Category Archives: Investing

U.S. Cannabis Inventions on the Rise As Legal Marijuana Market Grows

“Last year, Reuters reported that the USPTO issued 39 patents containing the word cannabis during 2018 through late November. The USPTO only issued 29 such patents during 2017 and 14 during 2016.”

The shifting status of marijuana from an illegal controlled substance to regulated medicinal product to, in some jurisdictions, legalized recreational activity has created a market that promises to be incredibly valuable in the years to come. An April 2018 report from Grand View Research predicted the global market for legal marijuana products to exceed $146 billion by the year 2025. A 2018 cannabis report by Deloitteforecast Canada’s cannabis market to reach $7.17 billion in total sales during 2019, including $4.34 billion in sales of legal marijuana products. In the U.S., 2017 sales of legal recreational and medicinal marijuana products resulted in revenues of up to $6.6 billion, a fraction of the estimated $50 billion to $55 billion of total U.S. demand for recreational cannabis products.

Although Canada fully legalized both the recreational and medicinal use of marijuana last October, marijuana legalization is occurring more slowly and piecemeal in the United States. In the U.S., marijuana is still a Schedule I drug under the Controlled Substances Act, although medicinal use is legal in 33 states plus the District of Columbia and recreational use has been legalized in 10 states and Washington, D.C. However, even these slow moves in the direction of full legalization have galvanized inventors filing patent applications on cannabis-related inventions with the U.S. Patent and Trademark Office (USPTO). Last year, Reuters reportedthat the USPTO issued 39 patents containing the word cannabis during 2018 through late November. The USPTO only issued 29 such patents during 2017 and 14 during 2016.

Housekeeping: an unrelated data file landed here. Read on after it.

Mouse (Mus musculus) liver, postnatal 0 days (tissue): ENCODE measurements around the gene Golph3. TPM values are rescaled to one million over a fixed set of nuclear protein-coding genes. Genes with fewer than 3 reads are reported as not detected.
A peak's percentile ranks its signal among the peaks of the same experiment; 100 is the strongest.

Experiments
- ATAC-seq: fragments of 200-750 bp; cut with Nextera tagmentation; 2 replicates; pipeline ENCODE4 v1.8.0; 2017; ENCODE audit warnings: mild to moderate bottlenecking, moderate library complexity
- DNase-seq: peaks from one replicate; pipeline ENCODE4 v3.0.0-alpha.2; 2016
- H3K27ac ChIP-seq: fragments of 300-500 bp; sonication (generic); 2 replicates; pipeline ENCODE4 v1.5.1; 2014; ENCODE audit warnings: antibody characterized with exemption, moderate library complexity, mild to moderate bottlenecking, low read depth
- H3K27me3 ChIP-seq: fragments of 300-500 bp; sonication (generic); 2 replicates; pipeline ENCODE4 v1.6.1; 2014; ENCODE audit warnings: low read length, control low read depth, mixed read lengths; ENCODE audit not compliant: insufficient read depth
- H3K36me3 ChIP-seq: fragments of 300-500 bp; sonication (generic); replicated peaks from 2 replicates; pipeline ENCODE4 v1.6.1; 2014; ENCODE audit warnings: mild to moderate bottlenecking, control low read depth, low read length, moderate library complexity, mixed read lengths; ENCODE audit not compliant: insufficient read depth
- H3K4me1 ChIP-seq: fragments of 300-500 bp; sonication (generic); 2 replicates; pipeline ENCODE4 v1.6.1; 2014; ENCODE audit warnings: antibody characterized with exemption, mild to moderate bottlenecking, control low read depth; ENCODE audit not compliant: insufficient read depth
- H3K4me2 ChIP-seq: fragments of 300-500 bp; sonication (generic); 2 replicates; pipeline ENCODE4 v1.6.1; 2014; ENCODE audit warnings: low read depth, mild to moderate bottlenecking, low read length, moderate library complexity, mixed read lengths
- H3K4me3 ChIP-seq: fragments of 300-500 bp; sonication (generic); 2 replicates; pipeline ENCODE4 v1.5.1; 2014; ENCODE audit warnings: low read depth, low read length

Increased research and development expenditures among major cannabis producers are another indication that marijuana’s gradual legalization is spurring cannabis innovations. Canadian cannabis firm Canopy Growth indicated in its second quarter earnings report for 2019’s fiscal year that the corporation spent $1.94 million CDN on research and development for the quarter, a major increase from the firm’s $494,000 in R&D expenditures during Q2 2018. Similarly, Edmonton-based Aurora Cannabis reported that it spent $3.43 million CDN on R&D during the first quarter of 2019, up from $107,000 CDN during Q1 2018. Aurora also identified $2.35 million CDN in patent-related acquisitions since the end of July 2017.